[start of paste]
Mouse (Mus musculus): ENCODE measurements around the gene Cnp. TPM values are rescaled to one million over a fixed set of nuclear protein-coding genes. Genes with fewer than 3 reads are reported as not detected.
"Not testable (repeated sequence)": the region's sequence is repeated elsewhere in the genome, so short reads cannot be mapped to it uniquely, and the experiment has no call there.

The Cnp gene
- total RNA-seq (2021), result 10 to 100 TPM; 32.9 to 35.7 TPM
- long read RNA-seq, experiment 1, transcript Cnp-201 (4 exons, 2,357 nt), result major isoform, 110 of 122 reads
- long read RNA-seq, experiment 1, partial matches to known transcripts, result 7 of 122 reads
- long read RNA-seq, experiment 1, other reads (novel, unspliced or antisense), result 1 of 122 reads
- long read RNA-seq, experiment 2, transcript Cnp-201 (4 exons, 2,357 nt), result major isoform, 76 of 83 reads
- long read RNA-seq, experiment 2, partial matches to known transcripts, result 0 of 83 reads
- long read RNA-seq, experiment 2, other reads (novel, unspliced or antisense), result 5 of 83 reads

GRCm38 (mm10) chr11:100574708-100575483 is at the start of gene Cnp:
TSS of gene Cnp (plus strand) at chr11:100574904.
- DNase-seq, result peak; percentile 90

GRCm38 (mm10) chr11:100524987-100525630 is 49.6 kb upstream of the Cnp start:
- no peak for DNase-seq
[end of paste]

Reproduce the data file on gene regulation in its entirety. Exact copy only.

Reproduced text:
Mouse (Mus musculus): ENCODE measurements around the gene Cnp. TPM values are rescaled to one million over a fixed set of nuclear protein-coding genes. Genes with fewer than 3 reads are reported as not detected.
"Not testable (repeated sequence)": the region's sequence is repeated elsewhere in the genome, so short reads cannot be mapped to it uniquely, and the experiment has no call there.

The Cnp gene
- total RNA-seq (2021), result 10 to 100 TPM; 32.9 to 35.7 TPM
- long read RNA-seq, experiment 1, transcript Cnp-201 (4 exons, 2,357 nt), result major isoform, 110 of 122 reads
- long read RNA-seq, experiment 1, partial matches to known transcripts, result 7 of 122 reads
- long read RNA-seq, experiment 1, other reads (novel, unspliced or antisense), result 1 of 122 reads
- long read RNA-seq, experiment 2, transcript Cnp-201 (4 exons, 2,357 nt), result major isoform, 76 of 83 reads
- long read RNA-seq, experiment 2, partial matches to known transcripts, result 0 of 83 reads
- long read RNA-seq, experiment 2, other reads (novel, unspliced or antisense), result 5 of 83 reads

GRCm38 (mm10) chr11:100574708-100575483 is at the start of gene Cnp:
TSS of gene Cnp (plus strand) at chr11:100574904.
- DNase-seq, result peak; percentile 90

GRCm38 (mm10) chr11:100524987-100525630 is 49.6 kb upstream of the Cnp start:
- no peak for DNase-seq